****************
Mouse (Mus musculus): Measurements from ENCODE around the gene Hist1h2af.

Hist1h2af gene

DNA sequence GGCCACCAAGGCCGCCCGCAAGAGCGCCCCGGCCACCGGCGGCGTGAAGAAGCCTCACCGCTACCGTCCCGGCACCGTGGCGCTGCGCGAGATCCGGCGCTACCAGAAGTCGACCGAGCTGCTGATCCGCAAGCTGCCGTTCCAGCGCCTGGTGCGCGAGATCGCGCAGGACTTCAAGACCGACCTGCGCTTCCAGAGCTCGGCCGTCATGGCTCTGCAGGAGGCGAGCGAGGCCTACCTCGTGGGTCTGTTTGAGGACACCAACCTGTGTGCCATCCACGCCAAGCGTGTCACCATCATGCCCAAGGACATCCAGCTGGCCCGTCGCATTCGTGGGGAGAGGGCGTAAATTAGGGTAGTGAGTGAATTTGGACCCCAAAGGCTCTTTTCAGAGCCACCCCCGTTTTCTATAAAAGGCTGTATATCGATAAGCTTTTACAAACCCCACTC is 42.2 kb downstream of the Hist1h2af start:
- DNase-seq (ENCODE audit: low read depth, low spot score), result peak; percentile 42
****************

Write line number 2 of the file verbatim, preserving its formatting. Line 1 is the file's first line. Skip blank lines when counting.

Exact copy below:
Hist1h2af gene